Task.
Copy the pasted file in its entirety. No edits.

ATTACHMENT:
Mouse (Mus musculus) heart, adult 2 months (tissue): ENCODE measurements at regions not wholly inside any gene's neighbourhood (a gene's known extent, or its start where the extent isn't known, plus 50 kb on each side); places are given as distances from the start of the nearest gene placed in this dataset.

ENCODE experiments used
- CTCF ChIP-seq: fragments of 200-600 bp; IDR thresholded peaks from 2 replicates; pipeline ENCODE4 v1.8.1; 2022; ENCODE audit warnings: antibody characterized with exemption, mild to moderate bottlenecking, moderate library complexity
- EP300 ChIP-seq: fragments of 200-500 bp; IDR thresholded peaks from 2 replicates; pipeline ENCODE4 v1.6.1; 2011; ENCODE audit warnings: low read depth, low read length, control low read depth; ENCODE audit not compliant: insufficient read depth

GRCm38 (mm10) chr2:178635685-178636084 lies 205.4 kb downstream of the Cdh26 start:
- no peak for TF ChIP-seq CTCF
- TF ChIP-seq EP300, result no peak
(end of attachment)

Mouse (Mus musculus) heart, adult 2 months (tissue): ENCODE measurements at regions not wholly inside any gene's neighbourhood (a gene's known extent, or its start where the extent isn't known, plus 50 kb on each side); places are given as distances from the start of the nearest gene placed in this dataset.

ENCODE experiments used
- CTCF ChIP-seq: fragments of 200-600 bp; IDR thresholded peaks from 2 replicates; pipeline ENCODE4 v1.8.1; 2022; ENCODE audit warnings: antibody characterized with exemption, mild to moderate bottlenecking, moderate library complexity
- EP300 ChIP-seq: fragments of 200-500 bp; IDR thresholded peaks from 2 replicates; pipeline ENCODE4 v1.6.1; 2011; ENCODE audit warnings: low read depth, low read length, control low read depth; ENCODE audit not compliant: insufficient read depth

GRCm38 (mm10) chr2:178635685-178636084 lies 205.4 kb downstream of the Cdh26 start:
- no peak for TF ChIP-seq CTCF
- TF ChIP-seq EP300, result no peak